Copyright Ruling For Open Source: Good And Bad News? - InformationWeek

InformationWeek is part of the Informa Tech Division of Informa PLC

This site is operated by a business or businesses owned by Informa PLC and all copyright resides with them.Informa PLC's registered office is 5 Howick Place, London SW1P 1WG. Registered in England and Wales. Number 8860726.

IoT
IoT
Government // Enterprise Architecture
Commentary
8/19/2008
01:36 PM
Serdar Yegulalp
Serdar Yegulalp
Commentary
Connect Directly
Google+
Twitter
RSS
E-Mail
50%
50%

Copyright Ruling For Open Source: Good And Bad News?

The other week, the open source community enthusiastically welcomed a court ruling that set a strong precedence for open source licensing. Not everyone was enthusiastic, though. Among the cautionary dissenters is Michael P. Bennett, partner, Wildman Harrold (Chicago). To Michael, it's a two-edged sword that can harm as much as it can help.

The other week, the open source community enthusiastically welcomed a court ruling that set a strong precedence for open source licensing. Not everyone was enthusiastic, though. Among the cautionary dissenters is Michael P. Bennett, partner, Wildman Harrold (Chicago). To Michael, it's a two-edged sword that can harm as much as it can help.

In a prepared statement released earlier in the week, Michael put it this way:

As a result of this  ruling, it is much more likely that courts will treat future violations of open source licenses as copyright infringement, and that they will grant injunctive relief to copyright holders seeking to enforce their rights under those licenses.

Plaintiffs now have a ready-made argument that violations of the conditions of open source licenses should be treated as copyright infringement and accused infringers will have to face the prospect that shipment of their software or products containing software alleged to infringe an open source license could be instantly stopped by injunction.

I got in touch with Michael and asked him a few further questions:

Q: As I understand it, the case in question established that a copyright infringement case can be brought against someone who violates an open source license. Is your reading of it that anyone who feels they have a copyright infringement case against a given piece of OSS can create real problems for the authors of the software -- making this, in effect, a two-edged sword?

A: In some ways, open source software is like any other software. Authors of OSS must take care in how they create their software. In any dispute, there will be important facts that affect the rights of the parties. Was the copied code expressive? Was it functional? Was it distributed? Like anyone else, if an OSS author copies another author's work, the copier could be sued for infringement. The bottom line is that all authors, OSS authors included, must take care.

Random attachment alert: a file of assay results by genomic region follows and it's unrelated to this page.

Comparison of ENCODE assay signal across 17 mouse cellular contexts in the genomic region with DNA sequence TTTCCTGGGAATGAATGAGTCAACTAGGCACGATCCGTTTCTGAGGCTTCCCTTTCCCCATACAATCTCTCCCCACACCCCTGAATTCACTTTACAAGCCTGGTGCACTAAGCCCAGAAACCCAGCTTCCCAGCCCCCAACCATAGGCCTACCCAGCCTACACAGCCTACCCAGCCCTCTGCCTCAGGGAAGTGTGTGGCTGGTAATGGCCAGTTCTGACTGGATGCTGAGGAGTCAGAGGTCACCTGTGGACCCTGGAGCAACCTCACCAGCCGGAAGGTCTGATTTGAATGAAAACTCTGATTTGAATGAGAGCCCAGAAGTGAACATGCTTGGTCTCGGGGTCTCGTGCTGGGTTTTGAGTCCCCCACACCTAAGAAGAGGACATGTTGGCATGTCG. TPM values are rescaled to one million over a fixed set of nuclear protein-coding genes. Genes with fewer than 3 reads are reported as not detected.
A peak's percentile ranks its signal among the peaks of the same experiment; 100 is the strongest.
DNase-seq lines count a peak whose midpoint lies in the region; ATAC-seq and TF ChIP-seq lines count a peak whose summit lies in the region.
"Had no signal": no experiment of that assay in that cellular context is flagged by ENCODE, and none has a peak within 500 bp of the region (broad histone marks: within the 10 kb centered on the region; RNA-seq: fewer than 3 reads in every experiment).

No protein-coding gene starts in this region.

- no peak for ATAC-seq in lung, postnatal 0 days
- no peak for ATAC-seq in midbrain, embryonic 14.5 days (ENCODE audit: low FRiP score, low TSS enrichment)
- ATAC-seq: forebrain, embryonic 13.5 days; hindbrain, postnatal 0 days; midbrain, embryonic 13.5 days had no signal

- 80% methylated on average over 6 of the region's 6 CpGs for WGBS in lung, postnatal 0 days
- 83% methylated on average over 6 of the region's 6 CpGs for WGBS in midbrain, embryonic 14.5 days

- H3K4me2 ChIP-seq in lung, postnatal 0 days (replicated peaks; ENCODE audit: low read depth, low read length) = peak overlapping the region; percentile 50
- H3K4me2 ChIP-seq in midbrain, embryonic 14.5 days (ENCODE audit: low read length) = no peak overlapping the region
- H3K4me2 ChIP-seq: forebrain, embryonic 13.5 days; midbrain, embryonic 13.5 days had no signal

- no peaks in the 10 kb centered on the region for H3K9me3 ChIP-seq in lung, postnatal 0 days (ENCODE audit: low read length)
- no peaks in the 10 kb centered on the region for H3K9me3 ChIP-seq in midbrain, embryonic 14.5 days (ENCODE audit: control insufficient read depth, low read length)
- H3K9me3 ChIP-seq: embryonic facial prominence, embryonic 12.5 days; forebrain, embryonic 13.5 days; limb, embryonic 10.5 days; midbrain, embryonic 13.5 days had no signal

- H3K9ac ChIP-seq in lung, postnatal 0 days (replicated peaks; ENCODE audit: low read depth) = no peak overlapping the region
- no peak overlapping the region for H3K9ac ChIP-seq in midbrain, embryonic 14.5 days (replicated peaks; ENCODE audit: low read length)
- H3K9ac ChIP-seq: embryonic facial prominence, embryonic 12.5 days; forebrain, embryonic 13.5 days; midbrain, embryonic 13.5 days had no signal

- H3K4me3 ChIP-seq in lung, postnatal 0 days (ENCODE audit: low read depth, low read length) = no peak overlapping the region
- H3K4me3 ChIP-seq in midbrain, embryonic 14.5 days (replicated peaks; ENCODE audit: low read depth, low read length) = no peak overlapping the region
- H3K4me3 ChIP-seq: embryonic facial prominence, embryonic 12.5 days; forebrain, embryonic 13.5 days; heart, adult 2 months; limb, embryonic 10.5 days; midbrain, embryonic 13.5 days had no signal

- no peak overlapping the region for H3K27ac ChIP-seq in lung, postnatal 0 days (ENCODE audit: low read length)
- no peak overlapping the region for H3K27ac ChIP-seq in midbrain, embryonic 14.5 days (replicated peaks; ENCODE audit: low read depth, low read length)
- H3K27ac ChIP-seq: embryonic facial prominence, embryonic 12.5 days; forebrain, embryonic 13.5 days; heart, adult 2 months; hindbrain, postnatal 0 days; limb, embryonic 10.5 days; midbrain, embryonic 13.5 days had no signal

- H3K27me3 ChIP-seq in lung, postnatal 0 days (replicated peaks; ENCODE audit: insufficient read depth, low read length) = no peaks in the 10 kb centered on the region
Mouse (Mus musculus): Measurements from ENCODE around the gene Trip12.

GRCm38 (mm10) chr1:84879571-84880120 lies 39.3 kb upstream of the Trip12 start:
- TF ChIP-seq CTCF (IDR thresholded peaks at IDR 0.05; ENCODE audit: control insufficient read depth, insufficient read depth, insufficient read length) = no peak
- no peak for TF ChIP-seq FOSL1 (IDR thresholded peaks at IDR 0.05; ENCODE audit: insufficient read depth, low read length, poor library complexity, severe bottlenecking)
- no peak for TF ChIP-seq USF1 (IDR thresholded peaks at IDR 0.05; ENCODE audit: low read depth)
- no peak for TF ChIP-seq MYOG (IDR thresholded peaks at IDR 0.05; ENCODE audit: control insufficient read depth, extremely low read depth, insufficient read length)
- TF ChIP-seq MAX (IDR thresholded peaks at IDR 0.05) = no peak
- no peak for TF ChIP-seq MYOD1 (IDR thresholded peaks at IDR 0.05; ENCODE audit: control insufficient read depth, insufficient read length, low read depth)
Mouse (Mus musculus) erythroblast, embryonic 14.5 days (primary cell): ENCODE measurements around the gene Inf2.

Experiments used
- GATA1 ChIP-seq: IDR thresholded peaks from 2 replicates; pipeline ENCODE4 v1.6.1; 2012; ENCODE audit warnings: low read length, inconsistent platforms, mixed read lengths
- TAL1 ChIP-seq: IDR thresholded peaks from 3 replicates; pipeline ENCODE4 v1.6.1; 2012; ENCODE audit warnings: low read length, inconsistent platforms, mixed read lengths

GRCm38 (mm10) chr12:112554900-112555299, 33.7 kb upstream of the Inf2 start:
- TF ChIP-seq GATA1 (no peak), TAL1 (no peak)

Q: The open source community has a history of attempting to negotiate with potential violators first, rather than resort to legal action immediately. Do you think this would change that?

A: Recently, both domestically and internationally, some elements of the open source community have been more aggressive in pursuing disputes in courts. For years there were no cases dealing with substantive open source issues. Recently, seven cases have been filed in the U.S alone. Many important questions remain related to OSS and there are always risks for both parties when pursuing resolution through the courts.

Q: Most of the existing OSS licenses use copyright (as opposed to Creative Commons / "copyleft") as part of their methodology. Do you feel this ruling might compel a rethinking of this?

A: Copyright is the basis for all open source license models. This decision should prompt companies who use or distribute OSS to carefully evaluate each piece of licensed intellectual property they use or distribute and establish a proactive licensing compliance plan. Some companies will be comfortable using "copyleft" software, while others won't. The important thing is that each company thoughtfully evaluates its options when licensing new software, whether it be permissively licensed open source software, "copyleft" software, or a traditional commercial software.

I'll definitely have more to say about this subject shortly, but for now I'm curious to see what the readers think.

We welcome your comments on this topic on our social media channels, or [contact us directly] with questions about the site.
Comment  | 
Print  | 
More Insights
News
The State of Chatbots: Pandemic Edition
Jessica Davis, Senior Editor, Enterprise Apps,  9/10/2020
Commentary
Deloitte on Cloud, the Edge, and Enterprise Expectations
Joao-Pierre S. Ruth, Senior Writer,  9/14/2020
Slideshows
Data Science: How the Pandemic Has Affected 10 Popular Jobs
Cynthia Harvey, Freelance Journalist, InformationWeek,  9/9/2020
White Papers
Register for InformationWeek Newsletters
Video
Current Issue
IT Automation Transforms Network Management
In this special report we will examine the layers of automation and orchestration in IT operations, and how they can provide high availability and greater scale for modern applications and business demands.
Slideshows
Flash Poll